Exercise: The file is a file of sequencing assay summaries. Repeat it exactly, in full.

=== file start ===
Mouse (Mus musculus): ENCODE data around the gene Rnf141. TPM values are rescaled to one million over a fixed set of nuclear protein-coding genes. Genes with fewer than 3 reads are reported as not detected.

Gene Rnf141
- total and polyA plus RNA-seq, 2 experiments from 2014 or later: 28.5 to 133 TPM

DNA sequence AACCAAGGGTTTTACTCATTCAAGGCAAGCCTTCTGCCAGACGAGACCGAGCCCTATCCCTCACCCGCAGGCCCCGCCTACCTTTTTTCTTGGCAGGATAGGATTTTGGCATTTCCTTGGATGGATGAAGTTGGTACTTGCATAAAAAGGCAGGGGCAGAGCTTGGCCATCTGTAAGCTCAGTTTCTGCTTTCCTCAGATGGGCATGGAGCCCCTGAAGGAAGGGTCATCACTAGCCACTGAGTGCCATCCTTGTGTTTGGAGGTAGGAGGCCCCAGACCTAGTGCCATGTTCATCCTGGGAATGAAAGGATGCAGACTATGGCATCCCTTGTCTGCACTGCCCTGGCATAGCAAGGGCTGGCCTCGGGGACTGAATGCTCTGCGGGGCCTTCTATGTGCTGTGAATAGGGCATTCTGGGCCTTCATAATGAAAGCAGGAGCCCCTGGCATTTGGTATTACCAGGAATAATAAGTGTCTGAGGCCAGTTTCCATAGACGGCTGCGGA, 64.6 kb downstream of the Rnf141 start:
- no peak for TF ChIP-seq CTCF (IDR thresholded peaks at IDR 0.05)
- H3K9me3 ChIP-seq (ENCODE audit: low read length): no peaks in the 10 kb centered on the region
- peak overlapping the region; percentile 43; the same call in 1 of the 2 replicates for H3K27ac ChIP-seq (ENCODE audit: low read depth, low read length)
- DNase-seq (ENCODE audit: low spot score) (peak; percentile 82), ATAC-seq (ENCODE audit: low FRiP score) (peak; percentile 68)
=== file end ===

Mouse (Mus musculus): ENCODE data around the gene Rnf141. TPM values are rescaled to one million over a fixed set of nuclear protein-coding genes. Genes with fewer than 3 reads are reported as not detected.

Gene Rnf141
- total and polyA plus RNA-seq, 2 experiments from 2014 or later: 28.5 to 133 TPM

DNA sequence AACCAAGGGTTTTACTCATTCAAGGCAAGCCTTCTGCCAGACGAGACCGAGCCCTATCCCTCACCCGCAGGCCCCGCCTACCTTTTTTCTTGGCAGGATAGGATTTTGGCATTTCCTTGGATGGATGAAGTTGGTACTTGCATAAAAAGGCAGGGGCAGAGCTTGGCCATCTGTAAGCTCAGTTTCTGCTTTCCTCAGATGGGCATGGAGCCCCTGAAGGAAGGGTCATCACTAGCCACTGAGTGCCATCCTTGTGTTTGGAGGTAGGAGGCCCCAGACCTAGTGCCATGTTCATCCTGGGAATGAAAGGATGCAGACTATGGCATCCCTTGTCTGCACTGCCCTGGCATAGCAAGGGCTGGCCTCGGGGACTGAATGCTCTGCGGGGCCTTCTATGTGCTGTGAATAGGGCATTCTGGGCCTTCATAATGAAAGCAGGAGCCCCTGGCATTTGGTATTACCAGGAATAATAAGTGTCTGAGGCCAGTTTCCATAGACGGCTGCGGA, 64.6 kb downstream of the Rnf141 start:
- no peak for TF ChIP-seq CTCF (IDR thresholded peaks at IDR 0.05)
- H3K9me3 ChIP-seq (ENCODE audit: low read length): no peaks in the 10 kb centered on the region
- peak overlapping the region; percentile 43; the same call in 1 of the 2 replicates for H3K27ac ChIP-seq (ENCODE audit: low read depth, low read length)
- DNase-seq (ENCODE audit: low spot score) (peak; percentile 82), ATAC-seq (ENCODE audit: low FRiP score) (peak; percentile 68)